Even when they don’t shuffle the cards, casinos can win.
A New Jersey Superior Court Judge has ruled that the Golden Nugget in Atlantic is not liable for $1.5 million won by a group of gamblers who realized cards had not been shuffled and were able to bet while knowing the pattern of the cards that were emerging in a mini-baccarat game. The casino can also move to recover more than $500,000 it had already paid the group, the judge ruled.
The ruling states that because the cards had been unshuffled, that made the game of mini-baccarat in April 2012 illegal under state casino rules.
Fourteen players won $1.5 million over 41 straight hands when they realized the cards were coming out in a specific pattern. Many of the players increased their bets from $10 a hand to $5,000.
The cards had been guaranteed to be pre-shuffled by the manufacturer Gemaco, but, in fact, they weren’t.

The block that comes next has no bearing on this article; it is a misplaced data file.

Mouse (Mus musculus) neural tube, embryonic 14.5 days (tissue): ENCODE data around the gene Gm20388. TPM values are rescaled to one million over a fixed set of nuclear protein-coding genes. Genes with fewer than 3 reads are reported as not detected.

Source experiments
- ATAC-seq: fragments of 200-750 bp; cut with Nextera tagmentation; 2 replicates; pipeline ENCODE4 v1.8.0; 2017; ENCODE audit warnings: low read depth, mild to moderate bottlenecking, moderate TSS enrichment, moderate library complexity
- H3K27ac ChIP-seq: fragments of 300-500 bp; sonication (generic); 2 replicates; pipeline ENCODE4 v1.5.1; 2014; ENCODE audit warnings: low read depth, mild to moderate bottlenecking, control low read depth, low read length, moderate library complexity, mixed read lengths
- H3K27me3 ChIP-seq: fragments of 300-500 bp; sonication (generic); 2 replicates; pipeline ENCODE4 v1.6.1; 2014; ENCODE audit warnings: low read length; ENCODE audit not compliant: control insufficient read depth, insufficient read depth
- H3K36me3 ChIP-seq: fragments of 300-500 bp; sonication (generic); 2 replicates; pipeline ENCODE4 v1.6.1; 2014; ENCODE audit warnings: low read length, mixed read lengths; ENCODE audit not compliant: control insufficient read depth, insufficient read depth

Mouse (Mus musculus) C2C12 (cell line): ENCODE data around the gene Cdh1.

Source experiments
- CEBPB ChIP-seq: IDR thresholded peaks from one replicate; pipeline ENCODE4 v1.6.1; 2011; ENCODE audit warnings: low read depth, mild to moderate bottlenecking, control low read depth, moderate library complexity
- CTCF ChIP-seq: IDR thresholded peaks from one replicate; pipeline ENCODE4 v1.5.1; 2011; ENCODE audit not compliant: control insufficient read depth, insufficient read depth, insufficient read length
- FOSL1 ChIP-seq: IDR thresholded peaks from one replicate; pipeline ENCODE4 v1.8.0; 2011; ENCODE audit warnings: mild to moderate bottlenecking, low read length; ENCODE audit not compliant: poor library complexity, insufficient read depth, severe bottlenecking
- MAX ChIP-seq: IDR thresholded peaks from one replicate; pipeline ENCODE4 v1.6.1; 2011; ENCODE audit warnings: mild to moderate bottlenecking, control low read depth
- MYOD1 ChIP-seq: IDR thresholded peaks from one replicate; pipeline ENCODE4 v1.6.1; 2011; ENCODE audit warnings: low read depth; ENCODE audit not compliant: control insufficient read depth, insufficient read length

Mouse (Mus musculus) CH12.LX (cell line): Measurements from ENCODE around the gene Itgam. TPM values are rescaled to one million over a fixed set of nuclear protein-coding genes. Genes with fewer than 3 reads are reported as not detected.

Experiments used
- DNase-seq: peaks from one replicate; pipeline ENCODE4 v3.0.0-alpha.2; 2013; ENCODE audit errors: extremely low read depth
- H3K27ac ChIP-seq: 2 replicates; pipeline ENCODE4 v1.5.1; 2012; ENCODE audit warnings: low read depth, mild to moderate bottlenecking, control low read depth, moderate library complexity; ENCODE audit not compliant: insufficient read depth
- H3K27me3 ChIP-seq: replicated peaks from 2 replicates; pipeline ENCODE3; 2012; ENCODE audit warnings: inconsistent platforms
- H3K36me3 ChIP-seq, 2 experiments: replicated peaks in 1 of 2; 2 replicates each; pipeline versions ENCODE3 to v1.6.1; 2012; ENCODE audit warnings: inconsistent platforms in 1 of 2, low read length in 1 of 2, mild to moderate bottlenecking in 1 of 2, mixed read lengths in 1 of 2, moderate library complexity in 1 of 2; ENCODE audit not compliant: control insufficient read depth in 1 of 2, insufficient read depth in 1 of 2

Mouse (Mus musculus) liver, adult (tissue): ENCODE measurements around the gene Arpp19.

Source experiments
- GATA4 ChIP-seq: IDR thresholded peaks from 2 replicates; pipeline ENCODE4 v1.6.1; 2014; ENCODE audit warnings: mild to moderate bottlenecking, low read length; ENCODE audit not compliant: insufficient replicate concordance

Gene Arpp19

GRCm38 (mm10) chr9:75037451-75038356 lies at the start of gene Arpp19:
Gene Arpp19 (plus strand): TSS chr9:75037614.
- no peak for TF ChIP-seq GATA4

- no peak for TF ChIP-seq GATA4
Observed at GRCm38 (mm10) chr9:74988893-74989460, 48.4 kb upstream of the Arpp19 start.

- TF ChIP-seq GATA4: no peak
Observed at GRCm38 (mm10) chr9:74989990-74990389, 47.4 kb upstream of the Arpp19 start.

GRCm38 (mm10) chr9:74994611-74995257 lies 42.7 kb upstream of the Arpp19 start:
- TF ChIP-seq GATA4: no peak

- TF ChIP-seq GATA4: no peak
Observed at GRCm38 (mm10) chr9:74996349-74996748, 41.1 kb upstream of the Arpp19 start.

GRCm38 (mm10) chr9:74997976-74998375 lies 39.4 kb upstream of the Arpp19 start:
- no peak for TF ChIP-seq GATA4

The casino sued the 14 gamblers for the return of money paid out and sought not to have to redeem the remaining chips. The players countersued, alleging, among other things, that the casino illegally detained them, according to the Associated Press.
The illegal detention claim remains pending.
According to the AP, a preliminary court ruling two years ago went against the casino, which said it would appeal. But hours later, owner Tilman Fertitta overrode his lawyers and said the casino would pay the remainder of the disputed winnings. That deal fell apart days later when some of the gamblers refused to dismiss their claims against the Golden Nugget.